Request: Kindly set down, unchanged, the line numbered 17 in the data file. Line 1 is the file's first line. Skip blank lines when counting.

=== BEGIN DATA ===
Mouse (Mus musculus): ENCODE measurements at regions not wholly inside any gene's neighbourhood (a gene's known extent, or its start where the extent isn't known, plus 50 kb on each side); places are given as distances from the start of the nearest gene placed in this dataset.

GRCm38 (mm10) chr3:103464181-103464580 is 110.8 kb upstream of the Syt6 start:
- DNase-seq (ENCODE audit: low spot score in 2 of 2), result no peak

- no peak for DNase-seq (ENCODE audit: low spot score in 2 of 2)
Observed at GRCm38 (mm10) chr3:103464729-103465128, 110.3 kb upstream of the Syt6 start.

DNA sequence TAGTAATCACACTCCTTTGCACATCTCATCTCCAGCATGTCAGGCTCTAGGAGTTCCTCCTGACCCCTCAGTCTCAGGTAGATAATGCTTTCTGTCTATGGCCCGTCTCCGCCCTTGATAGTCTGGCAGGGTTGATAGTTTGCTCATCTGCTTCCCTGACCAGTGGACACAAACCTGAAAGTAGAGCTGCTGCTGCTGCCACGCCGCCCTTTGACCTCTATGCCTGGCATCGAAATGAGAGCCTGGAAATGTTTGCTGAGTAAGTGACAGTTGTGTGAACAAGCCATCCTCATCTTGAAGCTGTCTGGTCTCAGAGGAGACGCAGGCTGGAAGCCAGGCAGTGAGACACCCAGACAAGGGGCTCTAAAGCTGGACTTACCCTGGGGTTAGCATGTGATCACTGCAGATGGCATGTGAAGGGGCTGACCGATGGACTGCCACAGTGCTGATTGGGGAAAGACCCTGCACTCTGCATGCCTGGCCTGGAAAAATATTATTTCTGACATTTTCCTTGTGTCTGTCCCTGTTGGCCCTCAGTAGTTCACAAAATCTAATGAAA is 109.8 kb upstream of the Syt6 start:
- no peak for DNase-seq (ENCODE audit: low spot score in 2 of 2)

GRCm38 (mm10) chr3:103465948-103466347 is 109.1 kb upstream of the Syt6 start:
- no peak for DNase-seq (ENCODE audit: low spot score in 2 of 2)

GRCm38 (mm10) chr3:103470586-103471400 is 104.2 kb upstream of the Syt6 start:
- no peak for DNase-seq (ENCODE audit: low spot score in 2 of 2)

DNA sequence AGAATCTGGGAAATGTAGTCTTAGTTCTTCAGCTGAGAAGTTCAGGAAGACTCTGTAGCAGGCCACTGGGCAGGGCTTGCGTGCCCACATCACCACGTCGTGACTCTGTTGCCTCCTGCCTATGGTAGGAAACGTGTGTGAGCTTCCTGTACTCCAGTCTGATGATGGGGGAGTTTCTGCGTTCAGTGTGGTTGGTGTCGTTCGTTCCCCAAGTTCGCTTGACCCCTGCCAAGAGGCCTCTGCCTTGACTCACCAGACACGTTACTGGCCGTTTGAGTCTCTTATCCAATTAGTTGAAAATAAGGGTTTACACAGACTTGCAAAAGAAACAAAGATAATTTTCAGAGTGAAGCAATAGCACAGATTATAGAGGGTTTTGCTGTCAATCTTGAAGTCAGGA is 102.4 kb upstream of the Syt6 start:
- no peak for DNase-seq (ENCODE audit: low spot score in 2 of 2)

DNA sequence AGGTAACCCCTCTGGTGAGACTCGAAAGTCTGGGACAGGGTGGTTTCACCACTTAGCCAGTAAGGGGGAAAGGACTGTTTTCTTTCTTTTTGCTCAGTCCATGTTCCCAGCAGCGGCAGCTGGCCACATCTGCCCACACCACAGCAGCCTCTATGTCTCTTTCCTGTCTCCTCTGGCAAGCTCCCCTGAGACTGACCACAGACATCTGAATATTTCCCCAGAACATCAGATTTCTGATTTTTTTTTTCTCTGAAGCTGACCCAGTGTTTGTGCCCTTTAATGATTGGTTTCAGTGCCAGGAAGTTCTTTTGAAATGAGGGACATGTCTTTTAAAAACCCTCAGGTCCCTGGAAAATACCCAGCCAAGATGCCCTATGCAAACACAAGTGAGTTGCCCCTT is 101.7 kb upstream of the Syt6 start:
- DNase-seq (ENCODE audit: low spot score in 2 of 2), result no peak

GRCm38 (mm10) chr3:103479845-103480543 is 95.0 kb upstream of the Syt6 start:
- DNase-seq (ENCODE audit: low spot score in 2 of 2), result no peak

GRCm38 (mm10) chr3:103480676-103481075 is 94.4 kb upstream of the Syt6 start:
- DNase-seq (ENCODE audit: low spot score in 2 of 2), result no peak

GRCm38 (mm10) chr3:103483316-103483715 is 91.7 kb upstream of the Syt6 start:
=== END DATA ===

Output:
- DNase-seq (ENCODE audit: low spot score in 2 of 2), result no peak